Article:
The future of federal unemployment benefits in Hawai‘i is a mixed bag. Claimants should receive every dollar for which they’re eligible, but not necessarily in a timely fashion.
The state Department of Labor and Industrial Relations (DLIR) on Tuesday said the federal government has communicated there will not be a weeklong lapse in $300 plus-up payments to those still relying on unemployment benefits as was initially feared.
President Donald Trump signed a $900 billion COVID-19 relief bill over the weekend, though his signature came on Sunday, one day after a projected deadline that put a week of the federal funding complements to state unemployment checks in serious jeopardy for approximately 14 million Americans.
“Yesterday, in a phone conference, (the US Department of Labor) informally advised the states that there is no gap week despite the bill being signed later than expected,” DLIR spokesman Bill Kunstman wrote in an email to Big Island Now Tuesday.
While Hawai‘i’s unemployed won’t be shorted out of a crucial federal benefit payout, many may have to wait weeks before they receive any financial support beyond what the state itself can offer.
DLIR on Monday explained that regulatory requirements may delay the disbursement of federal UI funds. Namely, the department must receive guidance from the US Department of Labor (USDOL) before it can fully implement the changes to the program and begin issuing payments.
The department added that it is unlikely all of the guidance will be issued before January, stating further that the state cannot pay benefits until it receives rules for the modified programs.
“Although we got informal guidance, we must wait on the formal guidance to confirm the programming changes required, so I don’t have an estimate on implementation dates at this time,” Kunstman said. “All the states (most) that have legacy systems are in the same boat.”
The exact numbers of Hawai‘i residents who will be impacted by benefit delays, which are as yet of undetermined lengths of time, is also difficult to pinpoint. DLIR is working with vendors to pull as much data from the UI mainframe as possible. Typically, reports to USDOL include initial claims and weeks claimed only.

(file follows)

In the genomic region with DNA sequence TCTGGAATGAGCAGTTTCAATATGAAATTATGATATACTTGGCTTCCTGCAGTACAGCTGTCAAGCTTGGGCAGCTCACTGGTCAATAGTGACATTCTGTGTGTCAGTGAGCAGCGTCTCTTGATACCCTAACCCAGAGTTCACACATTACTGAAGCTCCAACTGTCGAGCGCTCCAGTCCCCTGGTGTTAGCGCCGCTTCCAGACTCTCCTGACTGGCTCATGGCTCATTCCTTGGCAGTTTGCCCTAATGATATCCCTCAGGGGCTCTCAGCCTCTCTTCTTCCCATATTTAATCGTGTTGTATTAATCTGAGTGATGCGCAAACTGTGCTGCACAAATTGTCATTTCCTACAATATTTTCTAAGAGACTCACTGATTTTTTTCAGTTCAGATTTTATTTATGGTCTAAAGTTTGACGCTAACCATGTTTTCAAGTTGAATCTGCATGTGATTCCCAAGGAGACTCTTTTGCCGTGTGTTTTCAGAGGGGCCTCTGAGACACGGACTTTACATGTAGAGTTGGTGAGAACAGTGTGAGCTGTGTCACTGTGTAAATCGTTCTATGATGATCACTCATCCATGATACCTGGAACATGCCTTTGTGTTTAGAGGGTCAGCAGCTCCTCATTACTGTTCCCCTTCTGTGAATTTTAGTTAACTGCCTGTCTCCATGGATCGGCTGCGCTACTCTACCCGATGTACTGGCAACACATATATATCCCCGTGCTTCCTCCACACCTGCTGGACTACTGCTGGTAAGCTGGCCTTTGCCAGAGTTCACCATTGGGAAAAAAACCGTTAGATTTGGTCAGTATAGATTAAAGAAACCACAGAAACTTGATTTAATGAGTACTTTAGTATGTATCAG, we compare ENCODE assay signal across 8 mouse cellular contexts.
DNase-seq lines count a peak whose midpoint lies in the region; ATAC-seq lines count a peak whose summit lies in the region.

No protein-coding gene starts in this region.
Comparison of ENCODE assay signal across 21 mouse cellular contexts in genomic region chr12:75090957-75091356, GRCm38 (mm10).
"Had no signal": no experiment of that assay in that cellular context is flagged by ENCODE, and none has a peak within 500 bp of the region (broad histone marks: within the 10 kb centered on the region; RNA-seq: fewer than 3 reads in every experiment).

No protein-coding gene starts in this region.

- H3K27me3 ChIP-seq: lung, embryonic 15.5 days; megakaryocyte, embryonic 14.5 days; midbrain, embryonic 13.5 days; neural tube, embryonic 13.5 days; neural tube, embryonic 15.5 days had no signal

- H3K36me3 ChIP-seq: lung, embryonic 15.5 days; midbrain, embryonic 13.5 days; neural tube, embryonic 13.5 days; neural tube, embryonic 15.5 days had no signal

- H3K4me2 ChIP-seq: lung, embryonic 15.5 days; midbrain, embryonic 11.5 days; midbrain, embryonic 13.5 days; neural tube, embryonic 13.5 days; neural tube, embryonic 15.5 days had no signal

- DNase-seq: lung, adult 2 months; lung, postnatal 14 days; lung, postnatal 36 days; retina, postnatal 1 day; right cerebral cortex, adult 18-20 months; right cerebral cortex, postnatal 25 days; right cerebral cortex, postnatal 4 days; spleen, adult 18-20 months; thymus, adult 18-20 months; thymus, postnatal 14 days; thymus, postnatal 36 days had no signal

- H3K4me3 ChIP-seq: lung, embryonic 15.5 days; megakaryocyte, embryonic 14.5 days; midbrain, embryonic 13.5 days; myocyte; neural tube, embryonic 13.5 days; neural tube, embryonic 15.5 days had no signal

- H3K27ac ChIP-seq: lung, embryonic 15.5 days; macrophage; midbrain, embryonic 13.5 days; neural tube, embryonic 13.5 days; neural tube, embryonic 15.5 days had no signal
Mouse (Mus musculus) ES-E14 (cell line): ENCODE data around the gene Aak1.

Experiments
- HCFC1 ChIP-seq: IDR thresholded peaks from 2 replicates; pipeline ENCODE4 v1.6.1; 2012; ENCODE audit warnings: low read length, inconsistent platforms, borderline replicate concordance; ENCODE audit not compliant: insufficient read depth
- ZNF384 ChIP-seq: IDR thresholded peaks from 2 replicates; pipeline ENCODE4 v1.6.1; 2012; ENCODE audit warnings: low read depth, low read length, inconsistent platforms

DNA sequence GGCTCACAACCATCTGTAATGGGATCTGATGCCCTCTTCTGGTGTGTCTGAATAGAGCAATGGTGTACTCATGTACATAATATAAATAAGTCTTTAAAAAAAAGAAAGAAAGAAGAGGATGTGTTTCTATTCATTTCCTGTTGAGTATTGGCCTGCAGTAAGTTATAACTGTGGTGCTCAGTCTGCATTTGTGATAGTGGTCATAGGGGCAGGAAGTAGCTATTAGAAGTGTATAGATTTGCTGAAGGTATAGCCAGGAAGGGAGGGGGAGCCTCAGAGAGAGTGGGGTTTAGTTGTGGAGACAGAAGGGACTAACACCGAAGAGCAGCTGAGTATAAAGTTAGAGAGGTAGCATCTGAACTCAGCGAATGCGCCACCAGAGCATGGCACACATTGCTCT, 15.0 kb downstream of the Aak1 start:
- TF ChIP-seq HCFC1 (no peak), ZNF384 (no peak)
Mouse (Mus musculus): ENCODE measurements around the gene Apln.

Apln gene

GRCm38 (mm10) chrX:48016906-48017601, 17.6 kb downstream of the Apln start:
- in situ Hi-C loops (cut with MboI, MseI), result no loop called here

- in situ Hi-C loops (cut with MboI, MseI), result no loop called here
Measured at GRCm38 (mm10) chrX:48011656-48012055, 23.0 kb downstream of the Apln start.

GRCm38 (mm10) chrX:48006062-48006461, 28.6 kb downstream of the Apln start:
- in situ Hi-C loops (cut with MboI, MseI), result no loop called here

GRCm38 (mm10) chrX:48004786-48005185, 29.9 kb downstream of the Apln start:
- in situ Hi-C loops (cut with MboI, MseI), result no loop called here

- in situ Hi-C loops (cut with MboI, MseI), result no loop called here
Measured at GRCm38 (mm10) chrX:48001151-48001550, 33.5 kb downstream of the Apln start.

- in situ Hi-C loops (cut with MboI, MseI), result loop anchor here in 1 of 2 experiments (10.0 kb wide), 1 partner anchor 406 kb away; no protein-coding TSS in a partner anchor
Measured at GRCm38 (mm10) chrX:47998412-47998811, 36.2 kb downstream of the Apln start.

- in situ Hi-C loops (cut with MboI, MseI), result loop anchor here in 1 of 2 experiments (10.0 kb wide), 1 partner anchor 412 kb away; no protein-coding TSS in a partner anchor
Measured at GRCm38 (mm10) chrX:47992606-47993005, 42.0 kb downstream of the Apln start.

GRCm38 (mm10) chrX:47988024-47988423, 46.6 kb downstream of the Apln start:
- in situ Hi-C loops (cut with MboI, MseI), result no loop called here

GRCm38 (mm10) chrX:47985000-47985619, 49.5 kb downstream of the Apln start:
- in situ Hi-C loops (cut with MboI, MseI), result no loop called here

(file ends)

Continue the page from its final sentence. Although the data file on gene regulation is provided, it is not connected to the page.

However, the pandemic and the new unemployment programs and beneficiaries it has created muddy the statistical waters significantly.
“The mainframe program was designed for regular benefits, but with all the new programs (EB, PEUC, etc.) it’s not easy to pull out the numbers,” Kunstman said.
CARES Act extensions and a summary of federal benefits included in Washington’s relief bill are as follows:
Federal Pandemic Unemployment Compensation (FPUC)
- Provides up to 11 weeks of an additional $300 weekly benefit to eligible claimants.
- A claimant must be eligible for regular UI, PUA, EB20, or PEUC to receive FPUC.
- Once implemented, FPUC is available between Dec. 27, 2020, and the week ending March 13, 2021.
Pandemic Emergency Unemployment Compensation (PEUC)
- Increases the number of weeks of benefits an individual may claim through the PEUC program from 13 to 24.
- Once implemented, PEUC is available between Dec. 27, 2020 and the week ending March 13, 2021 and allows individuals receiving benefits as of March 13 to continue through April 10, 2021, as long as the individual has not reached the maximum number of weeks.
Pandemic Unemployment Assistance (PUA)
- Increases the number of weeks of benefits an individual may claim from 39 to 50.
- Once implemented, PUA is available between Dec. 27, 2020 and the week ending March 13, 2021 and allows individuals receiving benefits as of March 13 to continue through April 10, 2021, as long as the individual has not reached the maximum number of weeks.
- Limits payment of retroactive PUA benefits for new PUA claimants to weeks of unemployment after Dec. 1, 2020.
- Provides states authority to waive overpayments made without fault on the part of the individual or when such repayment would violate equity and good conscience.
- Claimants will be required to provide income verification for eligibility to qualify for PUA. Existing and new claimants will have 90 days from Dec. 27 to submit documentation, but beginning on Jan. 31 new, initial claims will have 21 days to submit the documentation.
- Extends through March 14, 2021, a provision in the CARES Act that amended the Families First Coronavirus Response Act to provide federal support to cover 50% of the costs of unemployment benefits for employees of state and local governments and non-profit organizations.
- Extends through March 14, 2021, the CARES Act provision that reimbursed states for the cost of waiving the “waiting week” for regular unemployment compensation. Sets the reimbursement percentage for weeks ending after Dec. 26, 2020 at 50% instead of 100% federal funding.
- Extends through March 14, 2021, the CARES Act provision that gave state unemployment offices temporary, emergency authority to use “non-merit” staff.
- Extends through March 14, 2021, the provision in the Families First Coronavirus Response Act that provided temporary full federal financing of Extended Benefits (EB) for high-unemployment states. States are normally required to pay 50% of the cost of EB, which is a program in permanent law.
- Extends through March 14, 2021, the waiver of interest on federal loans states have taken in order to pay state unemployment benefits.
Important note: None of the benefits described above, nor unemployment benefits of any kind, are available to employees who are terminated for cause, quit their jobs without good cause, refuse to return to work, or refuse to receive full-time pay. Attempts to collect benefit payments in these situations could be viewed as fraudulent. Investigation of job separation is part of the eligibility determination process.
For more information about unemployment insurance and other labor issues, visit the FAQs at https://labor.hawaii.gov/covid-19-labor-faqs/.